"He killed my ma, he killed my pa, I'll vote for him."
-Charlie Taylor Campaign Slogan
I remember reading when Charlie Taylor rained terror on western Africa , and one of his child soldiers told an interviewer how Taylor's thugs killed all the members of his family. The child soldier's conclusion was that Taylor was "the best" and that he wanted to work with "the best." That's taking the notion of 'if you can't beat them, join them' to a whole new level. In financial markets, we talk of capitulation as that climatic moment when everyone tosses in the towel.
It is also framed as a sudden and quick event. However, one could argue that a slow capitulation is possible, especially when it comes to individual willpower and resolve.
Domestically, we are a nation in retreat from core values and ideas. This is what made America great in the first place. Globally, it appears the rest of the world is feeling much better about themselves and a lot less about America. Yes, even as America pulls out of Middle Eastern wars while dumping billions on local economies, we are seen as the bad guy, not as the policeman that has kept evil at bay in the 21st Century. A series of red lines from President Obama have been ignored, or even taunted.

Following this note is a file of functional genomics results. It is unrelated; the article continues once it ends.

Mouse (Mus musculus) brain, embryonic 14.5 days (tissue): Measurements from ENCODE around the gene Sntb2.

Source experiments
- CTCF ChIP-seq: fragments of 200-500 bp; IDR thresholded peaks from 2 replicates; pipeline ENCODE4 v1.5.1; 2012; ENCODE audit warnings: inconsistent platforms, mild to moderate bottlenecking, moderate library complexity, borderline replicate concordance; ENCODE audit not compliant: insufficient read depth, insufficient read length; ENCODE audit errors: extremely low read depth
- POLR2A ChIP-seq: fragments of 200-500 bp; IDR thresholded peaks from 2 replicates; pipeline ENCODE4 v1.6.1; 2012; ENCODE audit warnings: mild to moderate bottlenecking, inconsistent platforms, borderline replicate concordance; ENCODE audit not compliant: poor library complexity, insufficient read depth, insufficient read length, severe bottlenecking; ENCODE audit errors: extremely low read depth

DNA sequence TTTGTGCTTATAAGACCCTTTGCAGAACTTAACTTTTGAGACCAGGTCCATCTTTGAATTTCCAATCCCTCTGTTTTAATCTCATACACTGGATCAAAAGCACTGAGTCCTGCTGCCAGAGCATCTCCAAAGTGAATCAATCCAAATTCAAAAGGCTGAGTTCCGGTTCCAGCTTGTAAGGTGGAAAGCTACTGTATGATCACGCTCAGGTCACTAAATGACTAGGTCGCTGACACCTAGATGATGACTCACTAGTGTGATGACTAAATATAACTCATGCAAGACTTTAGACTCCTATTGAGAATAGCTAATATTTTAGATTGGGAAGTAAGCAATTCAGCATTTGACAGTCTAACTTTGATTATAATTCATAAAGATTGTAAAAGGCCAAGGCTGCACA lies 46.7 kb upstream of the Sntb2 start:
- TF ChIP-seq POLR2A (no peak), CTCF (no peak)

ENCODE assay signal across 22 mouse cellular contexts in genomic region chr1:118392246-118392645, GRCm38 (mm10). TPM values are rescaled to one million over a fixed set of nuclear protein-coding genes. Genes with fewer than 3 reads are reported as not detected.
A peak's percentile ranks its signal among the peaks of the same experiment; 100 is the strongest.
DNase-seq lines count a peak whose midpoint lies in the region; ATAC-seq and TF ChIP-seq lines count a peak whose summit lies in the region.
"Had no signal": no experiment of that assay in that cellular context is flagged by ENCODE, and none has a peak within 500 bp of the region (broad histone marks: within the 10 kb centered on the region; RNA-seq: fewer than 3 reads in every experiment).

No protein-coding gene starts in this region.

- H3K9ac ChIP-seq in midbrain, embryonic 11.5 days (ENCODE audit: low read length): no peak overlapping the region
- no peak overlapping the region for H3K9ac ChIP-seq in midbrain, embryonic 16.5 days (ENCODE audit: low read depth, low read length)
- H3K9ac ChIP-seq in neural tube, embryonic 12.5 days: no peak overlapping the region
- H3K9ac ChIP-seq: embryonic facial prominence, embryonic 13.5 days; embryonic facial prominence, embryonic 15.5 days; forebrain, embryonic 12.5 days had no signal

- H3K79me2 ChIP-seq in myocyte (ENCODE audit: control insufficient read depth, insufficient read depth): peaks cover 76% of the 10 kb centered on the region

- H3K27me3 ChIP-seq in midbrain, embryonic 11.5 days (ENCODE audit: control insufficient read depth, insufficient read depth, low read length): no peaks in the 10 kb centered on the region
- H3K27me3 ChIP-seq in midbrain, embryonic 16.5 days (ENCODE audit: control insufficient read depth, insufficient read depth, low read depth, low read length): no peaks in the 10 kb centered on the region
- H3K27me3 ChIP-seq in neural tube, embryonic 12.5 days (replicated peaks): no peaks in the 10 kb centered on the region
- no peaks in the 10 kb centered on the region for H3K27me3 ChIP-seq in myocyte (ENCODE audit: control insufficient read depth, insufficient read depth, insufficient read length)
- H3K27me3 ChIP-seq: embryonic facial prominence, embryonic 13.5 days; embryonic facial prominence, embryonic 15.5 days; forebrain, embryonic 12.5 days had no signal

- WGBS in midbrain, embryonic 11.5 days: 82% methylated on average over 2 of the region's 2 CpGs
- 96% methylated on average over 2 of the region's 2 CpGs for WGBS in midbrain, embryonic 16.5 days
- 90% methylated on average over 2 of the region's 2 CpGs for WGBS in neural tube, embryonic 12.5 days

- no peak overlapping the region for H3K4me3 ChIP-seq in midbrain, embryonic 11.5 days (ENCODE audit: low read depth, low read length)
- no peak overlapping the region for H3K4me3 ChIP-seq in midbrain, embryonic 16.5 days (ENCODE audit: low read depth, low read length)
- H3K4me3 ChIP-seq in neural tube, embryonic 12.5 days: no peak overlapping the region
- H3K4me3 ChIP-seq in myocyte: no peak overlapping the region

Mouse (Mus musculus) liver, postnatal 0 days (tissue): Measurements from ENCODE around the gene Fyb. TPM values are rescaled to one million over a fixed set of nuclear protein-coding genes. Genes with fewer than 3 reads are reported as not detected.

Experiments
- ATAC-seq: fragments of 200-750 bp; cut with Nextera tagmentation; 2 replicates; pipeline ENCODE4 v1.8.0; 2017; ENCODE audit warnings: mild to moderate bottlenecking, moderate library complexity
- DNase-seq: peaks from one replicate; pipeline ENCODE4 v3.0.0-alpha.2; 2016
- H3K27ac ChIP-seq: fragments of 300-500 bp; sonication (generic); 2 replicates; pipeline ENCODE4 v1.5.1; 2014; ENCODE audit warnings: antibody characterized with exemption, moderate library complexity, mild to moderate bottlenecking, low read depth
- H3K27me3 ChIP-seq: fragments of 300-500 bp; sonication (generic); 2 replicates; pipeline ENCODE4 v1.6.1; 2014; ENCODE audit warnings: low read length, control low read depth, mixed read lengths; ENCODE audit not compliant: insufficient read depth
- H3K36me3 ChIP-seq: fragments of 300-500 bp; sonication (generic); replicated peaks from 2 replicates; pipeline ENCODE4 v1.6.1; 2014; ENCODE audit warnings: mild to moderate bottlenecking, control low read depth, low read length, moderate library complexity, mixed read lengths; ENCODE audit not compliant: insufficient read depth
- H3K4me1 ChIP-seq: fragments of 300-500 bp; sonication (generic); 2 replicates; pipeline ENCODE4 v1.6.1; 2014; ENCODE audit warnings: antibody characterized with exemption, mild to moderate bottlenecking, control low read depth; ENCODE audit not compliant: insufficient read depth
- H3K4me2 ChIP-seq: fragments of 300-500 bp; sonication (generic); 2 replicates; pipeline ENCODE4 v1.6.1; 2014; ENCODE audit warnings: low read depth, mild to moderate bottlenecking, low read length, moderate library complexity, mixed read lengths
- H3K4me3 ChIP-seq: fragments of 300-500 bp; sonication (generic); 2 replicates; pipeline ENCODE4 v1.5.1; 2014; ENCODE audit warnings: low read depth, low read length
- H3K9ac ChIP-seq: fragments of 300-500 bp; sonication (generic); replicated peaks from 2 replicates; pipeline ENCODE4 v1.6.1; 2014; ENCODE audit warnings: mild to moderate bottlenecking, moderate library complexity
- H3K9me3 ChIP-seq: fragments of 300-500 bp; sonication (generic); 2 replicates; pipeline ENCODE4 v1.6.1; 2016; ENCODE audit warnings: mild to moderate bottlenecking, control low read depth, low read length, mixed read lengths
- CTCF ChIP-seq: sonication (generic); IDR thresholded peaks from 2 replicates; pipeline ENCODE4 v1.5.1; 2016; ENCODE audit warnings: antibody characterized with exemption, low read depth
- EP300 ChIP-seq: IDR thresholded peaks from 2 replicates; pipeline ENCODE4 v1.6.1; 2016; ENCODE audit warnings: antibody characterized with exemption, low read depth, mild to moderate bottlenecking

Yet when real evil wins these days, the world reacts like a frightened teenage boy who grew up in a world where lines of right and wrong were blurred by poverty, despair, and lawlessness. The world does not seem as interested about old scores and old scorecards. Countries that were pawns in yesterday's Cold War are trying to be first-line players in today's world. Nations that once welcomed America's military are only now concerned about American money, and the biggest chunks of foreign direct investment they can attract.
This enthusiasm is a long way from cheering the sighting of a C-130 cargo plane flying with an open hatch prepared to drop foodstuffs to throngs of hungry locals. There is no doubt global peace must be in place for global prosperity, but the world seems okay with local contained conflicts. Even staunch allies of America have been mum on Russia, Syria, Iran, and Turkey, outside of regular communiqués of condemnation.
Israel of course, which has been screaming at the top of her lungs about Iran, continues to find itself isolated in its fear of nuclear weapons falling into the hands of a nation hell-bent on seeing the destruction of Israel.
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